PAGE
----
Children need real food, not food products. They need to be taught how to eat properly from a young age. That is the indisputable responsibility of parents, except that many parents listen instead to the insidious whispers of food corporations, telling them what’s appropriate for kids to eat. Parents then buy the processed food products sold by these companies, with their grandiose promises of nutrition, and end up causing long-term damage that extends well beyond the ten seconds it takes for a kid to wolf down a plastic-wrapped snack.
Author Jeannie Marshall believes we are facing a serious nutritional and social crisis the world over. In her excellent new book, “Outside the Box: Why Our Children Need Real Food, Not Food Products,” she explores the numerous effects that processed food has on individuals and society. From her vantage point in Rome, where she has lived for the past twelve years, Marshall is disturbed by the growing presence of food corporations that, despite what they may claim, are incapable of having the public’s best interest at heart because of what they sell. Three issues stood out the most for me while reading the book:
The widespread sale of processed foods leads to the loss of regional “food culture.” Even in a place like Italy, where foreigners assume the food traditions are secure forever, the food culture is slowly eroding as a generation grows up that doesn’t know how to prepare the basic foods that have defined Italian cuisine for centuries. Instead, they eat the processed shortcuts made by corporations that sell the exact same products in supermarkets all around the planet. That results in a tragic homogenization of taste.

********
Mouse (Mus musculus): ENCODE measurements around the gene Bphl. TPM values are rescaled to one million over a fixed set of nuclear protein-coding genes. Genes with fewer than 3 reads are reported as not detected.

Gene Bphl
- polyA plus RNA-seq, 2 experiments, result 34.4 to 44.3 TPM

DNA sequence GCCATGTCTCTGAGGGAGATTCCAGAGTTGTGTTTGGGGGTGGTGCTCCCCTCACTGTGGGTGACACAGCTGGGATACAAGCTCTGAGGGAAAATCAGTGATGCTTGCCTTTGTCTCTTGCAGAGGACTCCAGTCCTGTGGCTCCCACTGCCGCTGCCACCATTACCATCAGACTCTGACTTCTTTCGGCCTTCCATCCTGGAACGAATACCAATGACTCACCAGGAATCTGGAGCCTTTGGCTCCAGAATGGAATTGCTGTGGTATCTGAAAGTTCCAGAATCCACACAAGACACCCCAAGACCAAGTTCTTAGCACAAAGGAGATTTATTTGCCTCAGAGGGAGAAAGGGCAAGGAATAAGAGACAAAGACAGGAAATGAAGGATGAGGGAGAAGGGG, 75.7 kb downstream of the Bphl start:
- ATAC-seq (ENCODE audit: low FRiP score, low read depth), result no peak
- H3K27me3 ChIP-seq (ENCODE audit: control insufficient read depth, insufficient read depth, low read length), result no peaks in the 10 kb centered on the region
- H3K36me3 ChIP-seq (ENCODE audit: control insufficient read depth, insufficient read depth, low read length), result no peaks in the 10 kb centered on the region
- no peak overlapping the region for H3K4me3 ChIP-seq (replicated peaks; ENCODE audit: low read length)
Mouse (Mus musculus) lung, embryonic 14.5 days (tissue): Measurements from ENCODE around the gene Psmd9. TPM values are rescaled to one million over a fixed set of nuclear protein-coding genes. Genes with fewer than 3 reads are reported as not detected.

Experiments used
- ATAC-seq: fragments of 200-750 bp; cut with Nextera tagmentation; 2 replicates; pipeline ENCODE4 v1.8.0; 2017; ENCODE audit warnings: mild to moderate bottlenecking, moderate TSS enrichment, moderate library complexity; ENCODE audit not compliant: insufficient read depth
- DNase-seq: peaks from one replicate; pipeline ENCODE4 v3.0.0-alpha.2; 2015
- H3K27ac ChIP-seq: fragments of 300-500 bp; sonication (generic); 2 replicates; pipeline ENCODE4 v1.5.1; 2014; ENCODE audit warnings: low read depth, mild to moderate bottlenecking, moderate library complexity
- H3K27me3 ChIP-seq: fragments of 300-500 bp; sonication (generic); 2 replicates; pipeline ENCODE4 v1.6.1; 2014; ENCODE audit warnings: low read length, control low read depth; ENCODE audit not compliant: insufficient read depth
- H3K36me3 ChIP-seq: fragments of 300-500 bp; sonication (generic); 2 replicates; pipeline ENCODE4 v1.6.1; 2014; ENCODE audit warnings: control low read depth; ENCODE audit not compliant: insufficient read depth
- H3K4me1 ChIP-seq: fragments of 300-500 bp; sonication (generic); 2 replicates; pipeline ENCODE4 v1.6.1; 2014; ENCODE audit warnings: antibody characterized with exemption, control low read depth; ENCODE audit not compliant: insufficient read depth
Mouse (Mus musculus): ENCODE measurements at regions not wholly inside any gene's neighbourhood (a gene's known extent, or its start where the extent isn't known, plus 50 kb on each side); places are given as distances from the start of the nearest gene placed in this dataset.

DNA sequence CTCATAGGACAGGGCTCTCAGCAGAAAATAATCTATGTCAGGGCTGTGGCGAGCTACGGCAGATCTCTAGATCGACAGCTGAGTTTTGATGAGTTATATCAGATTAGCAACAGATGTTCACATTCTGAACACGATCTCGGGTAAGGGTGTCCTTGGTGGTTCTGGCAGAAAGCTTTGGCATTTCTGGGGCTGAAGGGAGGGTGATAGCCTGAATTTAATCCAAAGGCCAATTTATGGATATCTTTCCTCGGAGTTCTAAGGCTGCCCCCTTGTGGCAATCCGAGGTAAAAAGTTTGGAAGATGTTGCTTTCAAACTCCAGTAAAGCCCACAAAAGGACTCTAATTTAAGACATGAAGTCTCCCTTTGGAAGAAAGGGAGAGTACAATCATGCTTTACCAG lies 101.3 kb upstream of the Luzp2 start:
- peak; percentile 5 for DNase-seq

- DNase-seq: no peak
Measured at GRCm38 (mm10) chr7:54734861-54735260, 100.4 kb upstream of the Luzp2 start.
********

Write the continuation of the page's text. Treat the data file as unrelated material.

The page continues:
Processed food has terrible nutritional value. No wonder we face a global health crisis. Corporations use science to advertise their products’ integrity, convincing parents that these modified, enriched foods are superior to the traditional foods that previous generations have eaten. (Consider baby formula, which was originally developed to stave off infant death, but is now called “pediatric fast food.”) And yet, a diet comprised of fresh, local foods that’s prepared at home and contains many colourful vegetables is all that’s needed.
When children become accustomed to food products, they’re unable to enjoy the delicious taste of real food. It’s a misconception that children will only eat vegetables that are masked in sweet, greasy, and salty tastes. Rather, they will eat what they’ve been taught to eat, and that’s up to parents. That training is as essential as brushing one’s teeth and taking showers.
Marshall believes the future lies in home cooking. People need to realize that the corporations have been feeding us lies all along, saying we don’t have time to cook. Healthy, delicious meals are absolutely possible to whip up quickly. It simply requires a priority shift – realizing that we must find time to cook if we take parenting seriously – and reclaimed knowledge from our lost food traditions. "Outside the Box" is an inspiring and accessible read. Read it, and know that we can reverse this awful trend and regain control over nutrition by banishing corporations from our kitchens.
NOTE: This book is called "The Lost Art of Feeding Kids: What Italy Taught Me about Why Children Need Real Food" in the United States. "Outside the Box" is the Canadian title.